Conscientious objectors passed for non-combatant service are to be formed into Non-Combatant Companies with the distinctive letters on their caps, N.C.C. They will not bear arms of any kind.


Atkins.—In loving memory of our dear son, who was killed at St. Eloi, in France, March 16th, 1915.

“In a far and distant land,
Where the trees and branches wave,
Lies a dear and loving son,
One we loved but could not save.
Just one year since Jesus called him,
How we miss his cheerful face ;
But he left us to remember,
None on earth can fill his place.”
Silently mourned by his loving Father & Mother.

ATKINS.—In loving memory of our dear brother, who was killed at St. Eloi, in France, on March 16th, 1915.

“ One year has passed, our hearts still sore,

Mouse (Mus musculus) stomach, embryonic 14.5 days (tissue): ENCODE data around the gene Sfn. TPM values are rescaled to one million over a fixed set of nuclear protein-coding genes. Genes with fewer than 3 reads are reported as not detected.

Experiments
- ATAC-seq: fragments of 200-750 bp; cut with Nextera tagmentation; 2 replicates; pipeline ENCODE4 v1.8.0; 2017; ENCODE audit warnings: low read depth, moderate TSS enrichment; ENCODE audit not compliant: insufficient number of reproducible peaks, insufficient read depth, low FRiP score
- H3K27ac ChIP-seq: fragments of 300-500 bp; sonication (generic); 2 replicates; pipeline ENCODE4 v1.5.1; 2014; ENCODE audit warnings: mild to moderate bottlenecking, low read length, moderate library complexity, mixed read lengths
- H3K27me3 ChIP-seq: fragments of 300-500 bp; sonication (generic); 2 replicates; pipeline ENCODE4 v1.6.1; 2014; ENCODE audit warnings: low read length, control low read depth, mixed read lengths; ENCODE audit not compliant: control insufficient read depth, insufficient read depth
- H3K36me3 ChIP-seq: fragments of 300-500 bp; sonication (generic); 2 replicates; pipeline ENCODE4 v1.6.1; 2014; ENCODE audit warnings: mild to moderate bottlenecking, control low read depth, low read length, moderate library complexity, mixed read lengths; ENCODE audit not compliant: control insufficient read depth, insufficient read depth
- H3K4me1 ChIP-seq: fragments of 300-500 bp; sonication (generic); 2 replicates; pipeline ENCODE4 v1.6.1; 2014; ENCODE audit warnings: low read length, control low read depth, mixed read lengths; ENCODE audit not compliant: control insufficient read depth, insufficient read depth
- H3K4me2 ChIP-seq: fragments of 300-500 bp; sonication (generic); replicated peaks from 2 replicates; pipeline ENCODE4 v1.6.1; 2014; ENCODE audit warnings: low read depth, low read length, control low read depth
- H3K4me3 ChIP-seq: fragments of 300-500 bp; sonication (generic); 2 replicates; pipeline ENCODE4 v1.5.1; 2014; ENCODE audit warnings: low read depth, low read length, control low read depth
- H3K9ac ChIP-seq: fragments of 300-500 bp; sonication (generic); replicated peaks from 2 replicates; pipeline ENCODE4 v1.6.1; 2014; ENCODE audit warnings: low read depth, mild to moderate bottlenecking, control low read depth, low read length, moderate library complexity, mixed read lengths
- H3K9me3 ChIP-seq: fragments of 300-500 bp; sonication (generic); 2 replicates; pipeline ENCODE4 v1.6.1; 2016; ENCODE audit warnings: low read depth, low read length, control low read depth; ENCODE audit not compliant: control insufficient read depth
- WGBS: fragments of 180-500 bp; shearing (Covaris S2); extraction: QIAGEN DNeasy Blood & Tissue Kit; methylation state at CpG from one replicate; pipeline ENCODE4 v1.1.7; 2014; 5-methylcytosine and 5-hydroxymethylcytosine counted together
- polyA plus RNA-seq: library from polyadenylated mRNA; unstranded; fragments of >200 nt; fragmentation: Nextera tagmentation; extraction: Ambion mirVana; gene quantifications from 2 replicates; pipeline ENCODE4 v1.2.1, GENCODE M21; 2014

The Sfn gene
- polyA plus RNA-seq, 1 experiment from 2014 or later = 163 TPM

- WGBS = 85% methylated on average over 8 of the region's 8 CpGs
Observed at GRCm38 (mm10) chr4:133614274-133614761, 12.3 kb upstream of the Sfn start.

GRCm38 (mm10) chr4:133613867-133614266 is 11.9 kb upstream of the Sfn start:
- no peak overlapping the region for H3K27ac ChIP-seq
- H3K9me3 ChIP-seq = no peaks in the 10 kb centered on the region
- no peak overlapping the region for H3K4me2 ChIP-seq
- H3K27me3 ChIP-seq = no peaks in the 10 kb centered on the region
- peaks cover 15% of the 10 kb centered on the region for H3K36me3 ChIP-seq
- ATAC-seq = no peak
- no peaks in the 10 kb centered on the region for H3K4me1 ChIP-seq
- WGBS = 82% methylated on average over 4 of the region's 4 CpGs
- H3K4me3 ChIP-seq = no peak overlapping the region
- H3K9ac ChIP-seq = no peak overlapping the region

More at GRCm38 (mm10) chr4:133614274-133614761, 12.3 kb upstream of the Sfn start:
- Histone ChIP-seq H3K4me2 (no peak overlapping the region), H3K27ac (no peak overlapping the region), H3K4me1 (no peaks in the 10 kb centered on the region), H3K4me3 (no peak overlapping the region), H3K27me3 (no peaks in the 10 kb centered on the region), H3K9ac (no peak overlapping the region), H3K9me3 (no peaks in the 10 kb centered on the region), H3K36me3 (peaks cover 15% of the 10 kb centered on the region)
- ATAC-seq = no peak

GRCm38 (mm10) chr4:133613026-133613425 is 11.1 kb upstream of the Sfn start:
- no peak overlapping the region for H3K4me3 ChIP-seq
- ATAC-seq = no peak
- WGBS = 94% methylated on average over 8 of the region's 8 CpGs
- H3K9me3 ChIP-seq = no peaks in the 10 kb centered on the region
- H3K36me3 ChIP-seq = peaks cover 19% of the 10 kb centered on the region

Day by day we miss him more ;
His welcome smile, his dear sweet face,
Never on earth can we replace.
We often sit and think of him,
And think of how he died ;
To think he could not say good-bye
Before he closed his eyes.”
—Still sadly missed by his loving Brothers & Sisters.

[This is Rifleman John Sheasby Atkins of Stretton on Dunsmore.
CWGC gives his date of death as 15th March]

JUDD.—In loving memory of our dear son and brother, Rifleman G. Judd, who was killed at Neuve Chapelle, March 17th, 1915.



As the space available for news, etc., in the reduced size, which it is necessary to adopt, is greatly curtailed we cannot insert gratuitously any Volunteer Orders for the week, appeals for gifts or subscriptions, acknowledgments of gifts, official notices, musical successes, short-hand successes, and so forth.

SCALE OF CHARGES : 4d. per line of 8 words, with a minimum of 1s.